In a blunt warning to the United States and Britain, the foreign ministers of France, Germany and Russia said they would block any attempt to get U.N. approval for war against Iraq.

Thousands of students nationwide walked out of classes to protest a possible war.

A suicide bus bombing in Haifa, Israel, killed 14 Israelis and an American teenager.

A Kuwaiti policeman was sentenced to 15 years in prison for the 2002 attack that wounded two U.S. soldiers on a Kuwaiti desert highway.

Comedian George Miller died in Los Angeles at age 61.


Today's Birthdays:

Actor James Noble is 82.

Actor James B. Sikking ("Hill Street Blues") is 70.

Actor Dean Stockwell is 68.

Actor Fred Williamson is 66.

Actress Samantha Eggar is 65.

Actor Michael Warren ("Hill Street Blues") is 58.

Actor Eddie Hodges is 57.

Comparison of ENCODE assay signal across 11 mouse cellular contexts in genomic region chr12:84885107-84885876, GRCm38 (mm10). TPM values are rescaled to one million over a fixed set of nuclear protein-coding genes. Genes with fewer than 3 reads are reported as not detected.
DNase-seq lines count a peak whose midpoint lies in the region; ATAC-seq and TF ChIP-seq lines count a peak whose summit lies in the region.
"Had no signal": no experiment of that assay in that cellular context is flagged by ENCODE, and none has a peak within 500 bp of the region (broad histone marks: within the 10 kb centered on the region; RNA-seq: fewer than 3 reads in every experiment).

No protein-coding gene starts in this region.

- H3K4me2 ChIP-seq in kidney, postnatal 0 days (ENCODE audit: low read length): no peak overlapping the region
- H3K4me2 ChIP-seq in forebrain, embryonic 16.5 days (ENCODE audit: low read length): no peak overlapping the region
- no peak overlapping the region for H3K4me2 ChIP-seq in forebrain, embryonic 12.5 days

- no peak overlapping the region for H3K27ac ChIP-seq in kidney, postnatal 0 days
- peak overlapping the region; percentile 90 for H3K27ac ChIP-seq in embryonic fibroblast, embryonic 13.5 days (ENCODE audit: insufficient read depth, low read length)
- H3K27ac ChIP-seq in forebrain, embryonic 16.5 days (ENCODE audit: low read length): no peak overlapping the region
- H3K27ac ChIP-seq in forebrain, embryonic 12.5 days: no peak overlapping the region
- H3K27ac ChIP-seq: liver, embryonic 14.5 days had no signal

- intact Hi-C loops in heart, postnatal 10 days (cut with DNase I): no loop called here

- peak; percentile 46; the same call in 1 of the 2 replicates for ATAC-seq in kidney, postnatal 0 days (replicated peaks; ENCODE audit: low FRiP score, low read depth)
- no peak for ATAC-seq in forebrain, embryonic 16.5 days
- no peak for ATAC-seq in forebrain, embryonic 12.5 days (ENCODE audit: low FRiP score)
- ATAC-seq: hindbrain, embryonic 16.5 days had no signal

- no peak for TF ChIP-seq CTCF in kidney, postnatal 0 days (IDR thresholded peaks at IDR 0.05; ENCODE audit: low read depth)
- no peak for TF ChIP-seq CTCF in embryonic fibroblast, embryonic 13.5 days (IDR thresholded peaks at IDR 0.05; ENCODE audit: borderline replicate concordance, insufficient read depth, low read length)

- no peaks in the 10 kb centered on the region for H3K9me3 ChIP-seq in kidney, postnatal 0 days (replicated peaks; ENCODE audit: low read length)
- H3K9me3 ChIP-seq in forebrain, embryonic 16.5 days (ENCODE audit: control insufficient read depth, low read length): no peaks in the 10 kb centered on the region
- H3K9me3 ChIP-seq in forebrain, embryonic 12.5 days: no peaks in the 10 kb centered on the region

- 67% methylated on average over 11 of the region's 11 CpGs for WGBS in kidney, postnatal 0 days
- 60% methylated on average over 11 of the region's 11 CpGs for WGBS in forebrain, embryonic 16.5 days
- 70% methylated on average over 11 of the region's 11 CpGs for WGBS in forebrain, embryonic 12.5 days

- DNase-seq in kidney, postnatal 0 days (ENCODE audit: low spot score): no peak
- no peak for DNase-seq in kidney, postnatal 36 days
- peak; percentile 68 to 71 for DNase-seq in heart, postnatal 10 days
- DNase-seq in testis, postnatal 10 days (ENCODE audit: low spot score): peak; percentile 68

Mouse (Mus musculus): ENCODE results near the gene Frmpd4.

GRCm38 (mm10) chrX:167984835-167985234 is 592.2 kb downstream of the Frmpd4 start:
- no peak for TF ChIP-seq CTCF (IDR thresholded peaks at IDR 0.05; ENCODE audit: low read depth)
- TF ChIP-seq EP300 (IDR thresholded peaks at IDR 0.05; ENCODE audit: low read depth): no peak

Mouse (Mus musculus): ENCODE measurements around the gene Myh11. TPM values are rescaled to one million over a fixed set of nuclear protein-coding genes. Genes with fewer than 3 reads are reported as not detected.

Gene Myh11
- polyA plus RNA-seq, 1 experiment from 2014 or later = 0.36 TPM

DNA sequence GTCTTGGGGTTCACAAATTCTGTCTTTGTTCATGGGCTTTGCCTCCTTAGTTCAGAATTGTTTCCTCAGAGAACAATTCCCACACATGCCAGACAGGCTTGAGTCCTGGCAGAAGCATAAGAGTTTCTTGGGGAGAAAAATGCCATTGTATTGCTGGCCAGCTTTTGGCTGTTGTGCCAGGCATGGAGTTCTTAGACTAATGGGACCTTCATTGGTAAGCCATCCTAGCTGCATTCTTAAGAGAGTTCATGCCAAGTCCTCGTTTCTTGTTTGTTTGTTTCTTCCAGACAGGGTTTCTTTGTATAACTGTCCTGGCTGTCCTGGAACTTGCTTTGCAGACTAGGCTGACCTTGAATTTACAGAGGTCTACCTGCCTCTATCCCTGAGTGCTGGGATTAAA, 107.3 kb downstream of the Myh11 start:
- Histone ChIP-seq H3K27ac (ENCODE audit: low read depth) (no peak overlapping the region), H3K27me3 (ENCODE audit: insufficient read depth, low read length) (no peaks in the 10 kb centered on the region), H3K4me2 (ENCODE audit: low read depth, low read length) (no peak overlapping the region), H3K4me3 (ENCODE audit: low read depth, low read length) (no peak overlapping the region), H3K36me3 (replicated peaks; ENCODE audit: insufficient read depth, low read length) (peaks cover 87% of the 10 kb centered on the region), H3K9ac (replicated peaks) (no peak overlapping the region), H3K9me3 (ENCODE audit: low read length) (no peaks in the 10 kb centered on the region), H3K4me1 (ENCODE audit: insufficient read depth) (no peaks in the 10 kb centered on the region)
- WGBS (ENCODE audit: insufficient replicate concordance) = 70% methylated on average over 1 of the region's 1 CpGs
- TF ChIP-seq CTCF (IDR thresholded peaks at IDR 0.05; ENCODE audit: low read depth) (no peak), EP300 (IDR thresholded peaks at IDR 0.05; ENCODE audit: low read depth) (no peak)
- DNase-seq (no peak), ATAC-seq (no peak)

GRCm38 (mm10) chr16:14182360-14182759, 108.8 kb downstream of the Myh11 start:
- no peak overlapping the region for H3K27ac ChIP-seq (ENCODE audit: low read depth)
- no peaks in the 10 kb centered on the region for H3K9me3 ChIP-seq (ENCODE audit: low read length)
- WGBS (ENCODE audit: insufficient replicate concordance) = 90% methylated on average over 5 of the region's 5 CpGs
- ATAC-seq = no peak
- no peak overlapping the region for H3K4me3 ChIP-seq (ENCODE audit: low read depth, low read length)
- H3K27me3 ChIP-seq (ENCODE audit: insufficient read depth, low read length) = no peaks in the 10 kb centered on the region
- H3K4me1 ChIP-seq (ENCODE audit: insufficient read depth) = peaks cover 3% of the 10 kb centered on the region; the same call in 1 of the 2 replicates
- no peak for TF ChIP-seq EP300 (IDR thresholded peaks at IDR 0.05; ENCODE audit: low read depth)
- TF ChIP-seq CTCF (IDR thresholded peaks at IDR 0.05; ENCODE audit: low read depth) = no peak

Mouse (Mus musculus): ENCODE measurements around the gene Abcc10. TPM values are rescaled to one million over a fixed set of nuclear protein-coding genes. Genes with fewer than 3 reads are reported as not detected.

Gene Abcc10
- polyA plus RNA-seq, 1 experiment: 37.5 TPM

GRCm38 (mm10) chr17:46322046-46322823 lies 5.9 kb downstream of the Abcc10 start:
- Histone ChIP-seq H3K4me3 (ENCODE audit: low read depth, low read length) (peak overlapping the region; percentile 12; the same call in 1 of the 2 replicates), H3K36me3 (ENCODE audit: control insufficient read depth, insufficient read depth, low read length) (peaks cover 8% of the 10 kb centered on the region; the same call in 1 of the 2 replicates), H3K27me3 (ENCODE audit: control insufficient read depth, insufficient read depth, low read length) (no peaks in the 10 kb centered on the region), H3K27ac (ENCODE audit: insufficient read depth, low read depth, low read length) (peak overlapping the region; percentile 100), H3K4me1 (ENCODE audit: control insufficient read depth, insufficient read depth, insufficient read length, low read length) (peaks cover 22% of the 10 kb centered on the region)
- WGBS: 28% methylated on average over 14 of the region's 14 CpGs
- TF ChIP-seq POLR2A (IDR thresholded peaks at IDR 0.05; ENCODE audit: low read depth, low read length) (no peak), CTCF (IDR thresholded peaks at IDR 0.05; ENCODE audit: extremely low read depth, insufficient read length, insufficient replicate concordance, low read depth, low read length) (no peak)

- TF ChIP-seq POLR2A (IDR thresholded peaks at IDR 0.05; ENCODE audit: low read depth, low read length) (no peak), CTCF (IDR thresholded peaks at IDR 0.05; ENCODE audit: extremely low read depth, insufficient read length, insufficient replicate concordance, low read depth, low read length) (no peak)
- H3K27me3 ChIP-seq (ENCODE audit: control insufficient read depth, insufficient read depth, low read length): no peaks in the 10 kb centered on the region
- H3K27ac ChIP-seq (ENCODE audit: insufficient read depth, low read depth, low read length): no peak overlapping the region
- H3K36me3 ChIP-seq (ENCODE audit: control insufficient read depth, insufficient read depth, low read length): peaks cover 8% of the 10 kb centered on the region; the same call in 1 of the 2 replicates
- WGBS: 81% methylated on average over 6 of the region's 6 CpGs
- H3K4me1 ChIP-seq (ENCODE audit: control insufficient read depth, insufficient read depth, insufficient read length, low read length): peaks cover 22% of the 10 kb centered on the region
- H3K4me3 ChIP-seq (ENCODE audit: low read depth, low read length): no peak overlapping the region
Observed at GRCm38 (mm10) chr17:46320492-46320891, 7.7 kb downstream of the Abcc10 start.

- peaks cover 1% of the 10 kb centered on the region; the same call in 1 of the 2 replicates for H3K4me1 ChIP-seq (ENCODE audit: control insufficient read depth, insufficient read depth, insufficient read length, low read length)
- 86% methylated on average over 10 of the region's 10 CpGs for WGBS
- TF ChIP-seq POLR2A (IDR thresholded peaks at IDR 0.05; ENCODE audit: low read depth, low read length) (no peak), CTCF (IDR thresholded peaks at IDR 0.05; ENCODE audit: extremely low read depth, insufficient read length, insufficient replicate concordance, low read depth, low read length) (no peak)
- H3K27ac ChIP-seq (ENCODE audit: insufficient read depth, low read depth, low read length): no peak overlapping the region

Singer Eddy Grant is 56.

Violinist Eugene Fodor is 54.

Rock musician Alan Clark (Dire Straits) is 52.

Actress-comedian Marsha Warfield ("Night Court") is 50.

Magician Penn Jillette is 49.

Rock singer Charlie Reid is 42.

Rock singer Craig Reid is 42.

Rock musician John Frusciante (Red Hot Chili Peppers) is 34.

Singer Rome is 34.

Actor Kevin Connolly is 30.

Actress Jolene Blalock ("Enterprise") is 29.

Model Niki Taylor is 29.

Actress Eva Mendes is 26.

Actor Jake Lloyd (young "Anakin Skywalker", Star Wars: Episode I – The Phantom Menace) is 15.


Thought for Today:

"If you don't have enemies, you don't have character." -

- Paul Newman, American actor.


Today is Thursday, March 4th.

The 64th day of 2004.

There are 302 days left in the year.


Today's Highlight in History:

On March 4, 1933, Franklin D. Roosevelt was inaugurated president, pledging to lead the country out of the Great Depression. “We have nothing to fear, but fear itself.” (The start of President Roosevelt's first administration brought with it the first woman to serve in the Cabinet: Labor Secretary Frances Perkins.)